EMS Week is an excellent opportunity to raise awareness about the important work that EMS practitioners do in their communities. Here are some ideas for reaching out to elected officials, the media and the general public.
1. Host an open house. Give the community a closer look at your EMS station. Invite your elected officials, the chamber of commerce, other business and civic leaders, community organizers, the media and your colleagues in law enforcement, the 911 communications center, the public health department, and other city departments you may interact with. Plan a simple menu of appetizers or have a barbecue to entice your guests to come and mingle.
You can also invite Boy Scout or Girl Scout troops or schools groups to come meet their local EMS practitioners and check out a real ambulance.
2. Host a public safety or injury prevention event. Use EMS Week to educate your community about health- and safety-related issues. Hold free blood pressure checks at a mall or grocery store, a child passenger seat safety check or a bicycle and pedestrian safety event for kids.
3. Teach CPR. Lots of EMS agencies have come up with clever, attention-grabbing methods of teaching hands-only CPR over the past couple of years.
One strategy is mass CPR training events in partnership with the American Red Cross, in which hundreds or even thousands of people are trained simultaneously. A few years ago, Arlington Fire Department and Arlington Medical Center trained nearly 4,600 eighth graders at Cowboy Stadium, earning them a place in the Guinness Book of World Records. Their record stood for several years until 2013, when a group in Germany trained 11,800 students from over 200 schools.
CPR flash mobs at malls or in public plazas are always fun. In Santa Barbara, AMR and the Santa Barbara Fire Deployment tried "guerilla CPR"– they pulled up, lights and sirens waling, to a busy intersection in the city, pulled out a mannequin, switched on the BeeGees’ "Stayin' Alive." They started compression-only CPR, and invited surprised onlookers to participate.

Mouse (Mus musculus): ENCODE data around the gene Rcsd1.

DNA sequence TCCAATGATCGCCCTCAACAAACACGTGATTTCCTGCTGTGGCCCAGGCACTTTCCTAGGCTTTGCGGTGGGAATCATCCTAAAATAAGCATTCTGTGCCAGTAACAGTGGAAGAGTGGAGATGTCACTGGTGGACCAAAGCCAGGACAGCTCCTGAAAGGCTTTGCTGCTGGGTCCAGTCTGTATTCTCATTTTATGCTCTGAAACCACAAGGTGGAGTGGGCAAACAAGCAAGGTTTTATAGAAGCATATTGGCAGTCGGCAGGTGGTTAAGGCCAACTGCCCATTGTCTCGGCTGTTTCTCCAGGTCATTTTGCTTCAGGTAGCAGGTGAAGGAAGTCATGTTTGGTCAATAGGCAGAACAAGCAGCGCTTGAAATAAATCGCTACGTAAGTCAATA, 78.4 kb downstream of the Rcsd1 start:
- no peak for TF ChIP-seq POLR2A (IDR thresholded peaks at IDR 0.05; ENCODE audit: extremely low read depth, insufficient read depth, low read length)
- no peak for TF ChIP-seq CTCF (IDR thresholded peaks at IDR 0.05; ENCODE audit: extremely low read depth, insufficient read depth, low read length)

4. Offer ride-alongs. Invite local, state and federal elected officials to experience EMS first-hand. The more they understand EMS, the more receptive they will be to listening to EMS needs and suggestions.
5. Get to know your local media. Reach out to local newspaper and TV reporters and editors. You can send a press release about your EMS Week events. But a personal invitation to health or police reporters and editors for a tour of the station or a ride-along may get a better response.
If you appreciated a certain article a reporter did, let them know when you invite them. If you're launching any Mobile Integrated Healthcare or Community Paramedicine initiatives, this can be a great time to get the word out.
Building relationships now with your local media will pay dividends when a big story breaks. They will know who to call, and will be more likely to portray EMS accurately if they've been educated about EMS when they're not under deadline pressure.
6. Host a Survivor Summit. Or, like FDNY EMS calls their event, a Second Chance brunch. Survivors of sudden cardiac arrest, near drowning or serious car accidents whose lives have been saved by EMS have a powerful message to share. Reuniting survivors with their rescuers is a moving, motivating experience for EMS crews. With the survivor's permission, invite the media.
Identifying survivors can take time because of privacy laws. But hospital administrators are often willing to pass along a message on your behalf. While some survivors will not wish to participate, many others may welcome, and even cherish, the opportunity to publicly thank their rescuers.
7. Use social media to get the word out. Promote EMS Week-related content on your website, Facebook and Twitter. Promote upcoming events. Take lots of pictures and post those afterward too.